“Kimi can get boat. You like it in boat? Kimi take you round the world in a boat?” He giggled and patted Roberto’s little upside-down head. “That funny, huh?”
Tucker forced a smile. “No, I need a boat and someone who can pilot it out to an island.”
“You need a boat, Kimi can get boat. Kimi can pilot too.”
“Thanks anyway, but I really…”
Roberto shrieked. Tuck jumped back. Kimi said, “Roberto say he want to go on boat with you. How far is island?”
Tucker couldn’t believe he was having this conversation. He hadn’t really decided he would go by boat. “It’s called Alualu. It’s about two hundred and fifty miles north of here.”
“No problem,” Kimi said without hesitation. “My father was great navigator. He teach me everything. I take you to island and maybe we have party too. You have money?”
“You wait over there in shade. We be right back.” Kimi turned and wiggled away. Tucker tried not to watch him walk. He was feeling sick to his stomach. He walked to a grove of palm trees that grew along the harbor and sat down to wait.
Kimi piloted the eighteen-foot fiberglass skiff out of a shantytown built over the water, across the harbor, to a dock in front of the marina restaurant. Roberto had unfolded his wings and was crawl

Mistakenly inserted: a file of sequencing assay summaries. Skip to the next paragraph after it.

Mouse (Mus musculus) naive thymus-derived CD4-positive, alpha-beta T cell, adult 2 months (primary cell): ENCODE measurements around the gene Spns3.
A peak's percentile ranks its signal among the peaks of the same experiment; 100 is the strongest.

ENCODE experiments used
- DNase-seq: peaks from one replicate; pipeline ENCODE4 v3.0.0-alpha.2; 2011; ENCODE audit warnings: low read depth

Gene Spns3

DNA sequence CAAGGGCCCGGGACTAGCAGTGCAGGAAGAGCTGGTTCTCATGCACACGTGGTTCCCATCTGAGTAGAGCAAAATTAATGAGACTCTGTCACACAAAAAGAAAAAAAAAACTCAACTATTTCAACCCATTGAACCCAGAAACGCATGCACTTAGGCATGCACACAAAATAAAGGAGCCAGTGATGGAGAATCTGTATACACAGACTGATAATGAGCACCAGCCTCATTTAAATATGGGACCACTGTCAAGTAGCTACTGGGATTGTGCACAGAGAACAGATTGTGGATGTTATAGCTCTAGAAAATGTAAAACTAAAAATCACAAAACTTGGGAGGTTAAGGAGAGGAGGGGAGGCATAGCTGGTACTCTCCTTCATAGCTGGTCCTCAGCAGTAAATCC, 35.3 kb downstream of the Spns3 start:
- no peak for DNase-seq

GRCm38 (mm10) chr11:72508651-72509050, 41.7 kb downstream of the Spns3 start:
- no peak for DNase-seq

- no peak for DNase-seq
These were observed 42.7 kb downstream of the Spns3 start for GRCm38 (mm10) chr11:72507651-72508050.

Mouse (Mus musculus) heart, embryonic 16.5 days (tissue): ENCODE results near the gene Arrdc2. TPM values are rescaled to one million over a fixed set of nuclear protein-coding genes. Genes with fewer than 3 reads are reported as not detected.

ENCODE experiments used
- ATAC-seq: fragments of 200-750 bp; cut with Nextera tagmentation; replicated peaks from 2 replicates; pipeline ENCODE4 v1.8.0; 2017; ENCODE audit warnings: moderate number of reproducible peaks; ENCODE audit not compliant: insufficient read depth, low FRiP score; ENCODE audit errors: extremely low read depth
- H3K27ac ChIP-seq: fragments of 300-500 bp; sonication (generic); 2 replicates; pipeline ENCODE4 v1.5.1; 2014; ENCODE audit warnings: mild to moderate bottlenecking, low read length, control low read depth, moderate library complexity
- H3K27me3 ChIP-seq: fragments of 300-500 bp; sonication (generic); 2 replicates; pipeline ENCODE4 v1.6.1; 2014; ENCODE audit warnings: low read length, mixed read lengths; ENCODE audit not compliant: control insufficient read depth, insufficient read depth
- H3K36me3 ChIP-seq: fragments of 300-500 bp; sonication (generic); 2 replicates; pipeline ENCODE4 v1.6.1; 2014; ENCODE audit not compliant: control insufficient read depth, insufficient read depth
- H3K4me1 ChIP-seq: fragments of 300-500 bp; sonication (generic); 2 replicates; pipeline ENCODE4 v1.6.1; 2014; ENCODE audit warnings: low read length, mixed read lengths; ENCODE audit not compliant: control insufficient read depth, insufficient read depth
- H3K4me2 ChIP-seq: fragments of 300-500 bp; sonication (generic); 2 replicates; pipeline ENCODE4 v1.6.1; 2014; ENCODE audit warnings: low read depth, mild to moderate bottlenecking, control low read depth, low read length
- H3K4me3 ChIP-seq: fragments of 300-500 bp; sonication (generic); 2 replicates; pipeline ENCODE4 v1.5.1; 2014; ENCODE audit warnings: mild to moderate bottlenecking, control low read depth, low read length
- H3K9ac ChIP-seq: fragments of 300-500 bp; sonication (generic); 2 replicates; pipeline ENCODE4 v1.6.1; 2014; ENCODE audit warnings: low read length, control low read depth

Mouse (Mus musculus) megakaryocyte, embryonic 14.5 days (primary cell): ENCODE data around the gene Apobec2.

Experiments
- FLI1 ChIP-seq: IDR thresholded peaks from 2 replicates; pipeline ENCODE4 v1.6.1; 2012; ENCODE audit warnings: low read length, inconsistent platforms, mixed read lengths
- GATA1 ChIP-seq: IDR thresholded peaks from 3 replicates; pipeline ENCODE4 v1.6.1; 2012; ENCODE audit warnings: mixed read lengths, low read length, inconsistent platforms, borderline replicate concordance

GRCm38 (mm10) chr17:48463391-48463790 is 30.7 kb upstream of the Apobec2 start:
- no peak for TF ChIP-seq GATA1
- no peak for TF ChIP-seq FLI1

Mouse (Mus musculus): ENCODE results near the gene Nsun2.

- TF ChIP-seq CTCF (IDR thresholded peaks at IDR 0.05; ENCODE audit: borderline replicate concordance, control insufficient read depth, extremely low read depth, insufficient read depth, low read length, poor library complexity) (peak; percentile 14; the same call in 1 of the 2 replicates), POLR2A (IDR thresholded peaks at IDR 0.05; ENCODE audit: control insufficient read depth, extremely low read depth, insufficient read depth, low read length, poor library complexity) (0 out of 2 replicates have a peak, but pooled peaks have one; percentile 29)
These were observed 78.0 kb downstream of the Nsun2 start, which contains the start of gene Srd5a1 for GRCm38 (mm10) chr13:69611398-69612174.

ing spiderlike over Kimi’s head and back, looking for a comfortable spot to get out of the light.
Tucker walked to the dock and looked at the boat, then out past the harbor, where waves were crashing on the reef, then back at the little boat. He wasn’t sure what he had expected, but he was sure this wasn’t it. Something bigger, maybe a cabin cruiser, with twin diesels and a big wheelhouse with some radar stuff spinning on the top – a modest but well-stocked wet bar, perhaps.
“I got you boat!” Kimi said. “You give me money now, I go get gas and look at map.”
Tucker didn’t budge. The engine was a forty-horse Yamaha out-board. A rubber tube ran from the motor to a gas tank that took up nearly all the space between the two seats. Tuck guessed it would hold at least a hundred gallons of fuel, maybe more. “Are you sure this thing has the range to make it out there?”
“No problem. Give me money for gas. Five hundred dollar.”
“Gas very expensive here.”
“You’re insane and your bat’s glasses are crooked.”
“I have to pay man for boat. The rest is for pilot. You buy water, flashlight, and two mango, two papaya for Roberto, and two box Pop Tarts for Kimi. Strawberry.”